The Illinois Department of Innovation and Technology recently hired Kevin Parker, formerly the head of government innovation for Rhode Island, as a new chief information officer overseeing technology for the state’s educational agencies and programs.
Parker began his new position in July after a decade of government innovation experience, including eight years with the city government in Boston. For the past two years, Parker led Rhode Island’s Office of Innovation, where he worked with employees from other agencies to develop new technology projects that could be applied across the state.
As Illinois’ new CIO for education, Parker’s responsibilities include enforcing digital literacy and inclusion, strengthening collaborations between state government and external partners — including the University of Illinois system — and supporting projects started by state’s data and analytics team.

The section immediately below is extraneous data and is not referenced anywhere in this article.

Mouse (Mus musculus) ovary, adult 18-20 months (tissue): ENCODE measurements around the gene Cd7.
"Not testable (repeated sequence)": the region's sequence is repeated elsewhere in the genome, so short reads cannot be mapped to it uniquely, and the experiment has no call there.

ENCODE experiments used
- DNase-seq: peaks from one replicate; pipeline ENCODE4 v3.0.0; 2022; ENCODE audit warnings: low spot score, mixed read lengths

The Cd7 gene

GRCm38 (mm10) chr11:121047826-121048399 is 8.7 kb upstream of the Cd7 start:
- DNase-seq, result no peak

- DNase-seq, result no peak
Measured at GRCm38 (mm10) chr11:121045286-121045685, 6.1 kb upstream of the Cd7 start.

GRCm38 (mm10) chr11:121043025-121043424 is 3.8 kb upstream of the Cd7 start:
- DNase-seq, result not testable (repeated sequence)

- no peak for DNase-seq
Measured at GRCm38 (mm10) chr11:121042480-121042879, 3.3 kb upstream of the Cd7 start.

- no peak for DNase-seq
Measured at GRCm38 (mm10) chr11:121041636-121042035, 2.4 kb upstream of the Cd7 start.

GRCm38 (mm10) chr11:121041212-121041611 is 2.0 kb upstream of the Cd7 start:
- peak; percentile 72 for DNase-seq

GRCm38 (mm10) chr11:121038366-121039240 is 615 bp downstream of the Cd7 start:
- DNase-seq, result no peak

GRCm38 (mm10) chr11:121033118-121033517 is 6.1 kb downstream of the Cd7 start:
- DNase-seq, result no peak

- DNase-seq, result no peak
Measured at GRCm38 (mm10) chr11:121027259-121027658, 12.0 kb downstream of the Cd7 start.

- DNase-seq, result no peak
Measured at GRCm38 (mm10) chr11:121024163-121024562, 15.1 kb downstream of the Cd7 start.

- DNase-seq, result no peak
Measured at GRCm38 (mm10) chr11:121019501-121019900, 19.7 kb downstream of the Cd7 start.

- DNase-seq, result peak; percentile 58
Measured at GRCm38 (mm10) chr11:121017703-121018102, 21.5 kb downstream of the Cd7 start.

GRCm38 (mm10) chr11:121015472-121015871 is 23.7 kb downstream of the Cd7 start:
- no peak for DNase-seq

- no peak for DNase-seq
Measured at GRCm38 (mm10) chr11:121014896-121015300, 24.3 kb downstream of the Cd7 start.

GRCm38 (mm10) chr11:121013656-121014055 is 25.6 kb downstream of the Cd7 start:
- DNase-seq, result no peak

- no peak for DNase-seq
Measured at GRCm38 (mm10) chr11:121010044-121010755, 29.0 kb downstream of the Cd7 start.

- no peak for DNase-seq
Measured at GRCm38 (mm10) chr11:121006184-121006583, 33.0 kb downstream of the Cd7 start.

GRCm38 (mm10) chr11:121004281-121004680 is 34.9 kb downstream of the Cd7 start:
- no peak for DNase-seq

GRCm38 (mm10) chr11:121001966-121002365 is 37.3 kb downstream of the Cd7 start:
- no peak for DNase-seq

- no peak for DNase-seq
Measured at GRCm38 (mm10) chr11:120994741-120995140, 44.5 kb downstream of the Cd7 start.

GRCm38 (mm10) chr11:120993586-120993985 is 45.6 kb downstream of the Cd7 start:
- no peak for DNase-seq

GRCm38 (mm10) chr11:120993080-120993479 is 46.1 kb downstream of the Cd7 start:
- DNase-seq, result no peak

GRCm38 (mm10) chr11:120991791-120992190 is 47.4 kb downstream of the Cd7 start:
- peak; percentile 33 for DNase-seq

“My top priority is to continue to strengthen and build up on the work that our agency and the people who work here have done and to strengthen relationships with our education partners both internally at the state and also across the state of Illinois,” Parker said during a DoIT town hall meeting last month.
Parker’s other responsibilities will largely include the Illinois Government Innovation Academy, a month-long training series for state employees to develop digital solutions. According to Parker, who ran a similar program in Rhode Island , the academy is an in-house leadership development program focused on rethinking the role of government in a digital world.
The academy is split up into five different sessions: idea generation, user observations, behavioral insights, ideas and implementation, and storytelling. From lessons on how government technology works to approaches on successfully implementing ideas and strategies, Parker and his team believe the academy will help strengthen Illinois’ current pace of government innovation.
“We are looking to create a network of co-innovators and ‘intrapreneurs’ within DoIT to design new approaches for connecting and engaging with citizens as well as make government more efficient and responsive,” Parker said during the town hall.